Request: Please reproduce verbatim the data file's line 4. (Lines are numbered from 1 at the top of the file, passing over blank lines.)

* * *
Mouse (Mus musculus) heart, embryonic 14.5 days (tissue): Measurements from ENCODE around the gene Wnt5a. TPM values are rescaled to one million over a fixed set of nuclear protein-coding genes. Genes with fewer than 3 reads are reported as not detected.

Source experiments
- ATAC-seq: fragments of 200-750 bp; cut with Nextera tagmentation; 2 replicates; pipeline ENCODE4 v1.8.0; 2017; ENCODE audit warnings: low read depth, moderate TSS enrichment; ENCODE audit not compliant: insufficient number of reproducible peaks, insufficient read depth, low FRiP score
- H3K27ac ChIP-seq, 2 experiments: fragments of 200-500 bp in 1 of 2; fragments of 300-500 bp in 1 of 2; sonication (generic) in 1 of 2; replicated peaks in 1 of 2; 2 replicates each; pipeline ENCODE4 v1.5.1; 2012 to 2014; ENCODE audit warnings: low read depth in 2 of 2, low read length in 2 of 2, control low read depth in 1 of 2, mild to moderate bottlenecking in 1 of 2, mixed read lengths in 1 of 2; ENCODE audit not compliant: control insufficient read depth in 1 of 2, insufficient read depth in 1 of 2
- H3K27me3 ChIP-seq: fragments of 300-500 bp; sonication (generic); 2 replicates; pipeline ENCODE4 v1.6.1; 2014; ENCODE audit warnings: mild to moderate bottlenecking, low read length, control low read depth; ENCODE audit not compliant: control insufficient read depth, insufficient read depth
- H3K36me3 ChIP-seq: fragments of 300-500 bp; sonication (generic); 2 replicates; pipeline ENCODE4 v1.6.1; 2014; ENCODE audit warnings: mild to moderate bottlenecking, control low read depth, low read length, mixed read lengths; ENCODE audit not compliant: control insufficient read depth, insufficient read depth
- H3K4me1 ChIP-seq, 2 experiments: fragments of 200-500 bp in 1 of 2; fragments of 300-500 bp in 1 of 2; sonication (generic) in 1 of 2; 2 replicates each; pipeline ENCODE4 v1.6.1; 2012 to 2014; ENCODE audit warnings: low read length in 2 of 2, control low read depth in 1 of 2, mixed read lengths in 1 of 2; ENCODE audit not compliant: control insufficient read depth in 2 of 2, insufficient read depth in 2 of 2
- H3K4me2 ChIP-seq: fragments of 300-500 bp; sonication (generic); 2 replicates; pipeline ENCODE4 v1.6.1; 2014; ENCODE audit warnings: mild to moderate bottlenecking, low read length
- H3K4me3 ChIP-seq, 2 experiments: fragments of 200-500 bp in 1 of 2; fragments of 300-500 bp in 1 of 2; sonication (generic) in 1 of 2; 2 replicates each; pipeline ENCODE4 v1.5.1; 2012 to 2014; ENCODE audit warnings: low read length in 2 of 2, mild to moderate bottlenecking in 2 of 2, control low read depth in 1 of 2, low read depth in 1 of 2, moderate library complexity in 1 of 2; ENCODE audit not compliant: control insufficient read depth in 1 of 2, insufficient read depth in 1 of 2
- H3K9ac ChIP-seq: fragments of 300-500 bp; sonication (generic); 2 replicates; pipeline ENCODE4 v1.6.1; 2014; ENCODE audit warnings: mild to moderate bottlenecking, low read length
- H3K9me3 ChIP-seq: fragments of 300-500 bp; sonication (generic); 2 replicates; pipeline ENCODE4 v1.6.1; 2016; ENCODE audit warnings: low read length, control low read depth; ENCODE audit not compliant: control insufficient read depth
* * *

- H3K27ac ChIP-seq, 2 experiments: fragments of 200-500 bp in 1 of 2; fragments of 300-500 bp in 1 of 2; sonication (generic) in 1 of 2; replicated peaks in 1 of 2; 2 replicates each; pipeline ENCODE4 v1.5.1; 2012 to 2014; ENCODE audit warnings: low read depth in 2 of 2, low read length in 2 of 2, control low read depth in 1 of 2, mild to moderate bottlenecking in 1 of 2, mixed read lengths in 1 of 2; ENCODE audit not compliant: control insufficient read depth in 1 of 2, insufficient read depth in 1 of 2